Orange County quits program that exemplified its tough stance on illegal immigration

Orange County Sheriff Sandra Hutchens at a news conference in 2016 in Santa Ana.
(Gary Coronado / Los Angeles Times)

Orange County stands as an outlier in California, a state that has become increasingly friendly to immigrants.

At a time when state leaders resisted President Trump’s hard line against illegal immigration, Orange County Sheriff Sandra Hutchens reached out to the Trump administration, stating that she wanted her deputies to work more closely with federal immigration officials.

When state legislators drafted Senate Bill 54, a measure that positioned the Golden State as a “sanctuary” for those who are in the country without legal status, Hutchens vehemently spoke out in opposition.


But as 2017 drew to a close and with SB 54 taking effect at the start of this year, Hutchens took a step back and ended her agency’s participation in a federal-local immigration enforcement program known as 287(g), which allowed Orange County deputies to act as immigration agents in its jail.

The program was emblematic of the county’s historical opposition to illegal immigration and cozy relationship with Immigration and Customs Enforcement. The O.C. Sheriff’s Department was a holdout in California, becoming the only government entity in the state to participate in the program. Los Angeles County dropped out of the program in 2015.

It’s no surprise that a place that gave rise to some of the most influential immigration enforcement activists in the country would hold on for so long, said Louis DeSipio, a professor of political science at UC Irvine.

“It certainly has always been an anchor of right wing populism in the state,” he said.

In the mid-1990s, Barbara Coe of Huntington Beach launched Proposition 187, a ballot initiative approved by voters that sought to deny public services such as public schooling and healthcare to people in the country illegally. The measure was eventually struck down in the courts.

In 2005, Jim Gilchrist of Aliso Viejo co-founded the Minuteman Project, a civilian militia that patrolled the U.S.-Mexico border in Arizona.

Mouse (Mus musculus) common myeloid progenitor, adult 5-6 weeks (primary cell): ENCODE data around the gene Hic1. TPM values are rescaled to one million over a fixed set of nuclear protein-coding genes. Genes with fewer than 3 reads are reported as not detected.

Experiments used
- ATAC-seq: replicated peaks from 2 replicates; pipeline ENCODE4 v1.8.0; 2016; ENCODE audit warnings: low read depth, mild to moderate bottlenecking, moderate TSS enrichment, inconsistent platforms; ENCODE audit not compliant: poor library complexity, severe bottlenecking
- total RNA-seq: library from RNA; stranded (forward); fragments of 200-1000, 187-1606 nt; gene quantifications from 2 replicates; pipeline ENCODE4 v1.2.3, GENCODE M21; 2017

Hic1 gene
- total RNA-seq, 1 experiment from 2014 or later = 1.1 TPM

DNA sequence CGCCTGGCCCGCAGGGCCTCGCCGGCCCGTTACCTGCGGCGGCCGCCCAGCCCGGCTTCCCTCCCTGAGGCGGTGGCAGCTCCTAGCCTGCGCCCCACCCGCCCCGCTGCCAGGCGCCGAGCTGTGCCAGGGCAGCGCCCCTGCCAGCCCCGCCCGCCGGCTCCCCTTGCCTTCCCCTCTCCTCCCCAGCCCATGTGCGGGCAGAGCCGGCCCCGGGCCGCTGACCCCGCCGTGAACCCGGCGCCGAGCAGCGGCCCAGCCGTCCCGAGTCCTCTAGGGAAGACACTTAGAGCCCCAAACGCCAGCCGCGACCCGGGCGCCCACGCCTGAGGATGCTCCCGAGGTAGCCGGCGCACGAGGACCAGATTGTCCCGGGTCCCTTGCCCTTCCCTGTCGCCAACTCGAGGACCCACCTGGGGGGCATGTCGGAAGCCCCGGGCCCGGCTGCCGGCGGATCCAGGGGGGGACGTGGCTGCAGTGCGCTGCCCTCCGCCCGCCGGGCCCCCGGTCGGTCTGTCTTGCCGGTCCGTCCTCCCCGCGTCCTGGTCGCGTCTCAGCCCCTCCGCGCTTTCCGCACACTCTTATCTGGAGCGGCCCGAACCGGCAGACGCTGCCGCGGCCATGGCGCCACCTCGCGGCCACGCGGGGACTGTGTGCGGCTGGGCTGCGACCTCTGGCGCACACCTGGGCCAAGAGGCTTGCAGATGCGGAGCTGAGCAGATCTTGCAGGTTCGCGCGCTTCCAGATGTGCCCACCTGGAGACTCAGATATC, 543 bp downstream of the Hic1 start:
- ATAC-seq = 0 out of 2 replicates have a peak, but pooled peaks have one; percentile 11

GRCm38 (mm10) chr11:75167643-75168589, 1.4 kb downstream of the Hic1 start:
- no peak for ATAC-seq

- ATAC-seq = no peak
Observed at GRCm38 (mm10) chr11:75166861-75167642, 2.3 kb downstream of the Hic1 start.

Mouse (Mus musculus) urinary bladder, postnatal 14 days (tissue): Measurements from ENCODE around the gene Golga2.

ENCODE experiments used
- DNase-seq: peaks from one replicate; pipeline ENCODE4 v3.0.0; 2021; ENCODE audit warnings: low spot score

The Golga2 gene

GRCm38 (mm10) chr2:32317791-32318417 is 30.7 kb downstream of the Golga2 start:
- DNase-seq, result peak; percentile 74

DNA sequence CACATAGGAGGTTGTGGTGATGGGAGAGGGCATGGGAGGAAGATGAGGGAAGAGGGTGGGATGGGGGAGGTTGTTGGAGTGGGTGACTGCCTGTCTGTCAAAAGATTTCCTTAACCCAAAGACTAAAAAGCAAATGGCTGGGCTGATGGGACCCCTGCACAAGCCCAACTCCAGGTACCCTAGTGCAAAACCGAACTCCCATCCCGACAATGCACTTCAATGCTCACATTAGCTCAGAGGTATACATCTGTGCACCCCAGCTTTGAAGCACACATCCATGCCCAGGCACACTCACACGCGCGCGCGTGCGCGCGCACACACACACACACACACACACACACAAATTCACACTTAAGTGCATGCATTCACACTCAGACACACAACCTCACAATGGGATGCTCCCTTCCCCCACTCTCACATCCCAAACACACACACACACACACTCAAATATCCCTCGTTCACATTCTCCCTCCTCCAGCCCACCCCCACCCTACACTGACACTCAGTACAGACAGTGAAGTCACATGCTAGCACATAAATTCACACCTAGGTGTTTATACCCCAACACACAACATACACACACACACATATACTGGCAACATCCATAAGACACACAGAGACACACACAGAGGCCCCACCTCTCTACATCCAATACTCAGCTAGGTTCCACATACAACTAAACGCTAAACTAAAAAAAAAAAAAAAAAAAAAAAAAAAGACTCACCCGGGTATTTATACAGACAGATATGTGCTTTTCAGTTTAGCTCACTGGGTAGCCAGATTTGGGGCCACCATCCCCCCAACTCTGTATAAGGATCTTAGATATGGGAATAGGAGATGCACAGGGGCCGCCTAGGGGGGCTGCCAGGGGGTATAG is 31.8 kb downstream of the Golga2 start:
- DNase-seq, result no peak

On Dec. 27, Hutchens announced she’d halt her department’s participation in program because it would run afoul of the state legislation that she’d lobbied against but was ultimately signed into law by Gov. Jerry Brown in October. Still, Hutchens promised to cooperate with ICE as much as the law allowed. Orange County, for example, has a contract to house ICE detainees in its two jails and will continue to do so.

“We were always against SB 54 because it hinders our ability to cooperate with another law enforcement partner,” Sheriff’s Department spokesman Ray Grangoff said. “It’s put much more responsibility on the federal government.”

Orange County has long had a closer relationship with ICE than any other county in the state, and that isn’t likely to change unless the county’s leadership changes, DeSipio said.

“Orange County has just been stuck in the past. It still looks like the state used to in the past and I think it will take a change in the Board of Supervisors. For that sort of change to happen, you need a change in the electoral demographics that can have an effect on county agencies, including the Sheriff’s Department,” he said.

The 287(g) program trained deputies to screen jail inmates for their immigration status, place a hold on those they deemed removable from the country and notify ICE. The new state law forbids state and local law enforcement from using resources or staff to help immigration agents with deportations.

Under the new law, local law enforcement agencies can still notify ICE of inmates’ release dates if they were convicted of specific crimes — mostly violent or serious ones.

However, it’s up to ICE agents to check arrest records to find out who is in jail and request notification of an inmate’s release date if they want to send an agent to pick up that person for possible removal from the country after they’re released, Grangoff said.

Orange County has an estimated 250,000 residents who lack legal status, according to an analysis by the Public Policy Institute of California.

Immigration rights advocates had lobbied county officials for years to leave the program, contending that it encourages racial profiling. The program became so controversial that the Obama administration scaled it back and reduced its funding.

Yet, Orange County remained on board because Hutchens said it helped her deputies get rid of criminals in the community.

“It allowed us the opportunity to be in communication with ICE on serious and violent offenders. ICE would know they were in custody and they would make it possible for them to remove dangerous people from our community once they serve our local sentence,” Grangoff said.

In 2016, 391 county inmates were turned over to ICE under the 287(g) program, he said. That’s less than 1% of the approximately 57,000 inmates.

Immigrant rights activists welcomed the end of 287(g) in Orange County but remain cautious.

Despite a demographic shift in Orange County and the results of the 2016 election, in which a majority of the county’s voters supported the Democratic presidential nominee for the first time since the 1930s, DeSipio said the establishment in Orange County is reflective of “old California.”

“Those elements are still present in the county and are influential in county politics.” he said. “The southern part of the county is very much like it was in the past. There is a core of support of the electorate there for strong enforcement of immigration law.”

Follow Cindy Carcamo on Twitter @thecindycarcamo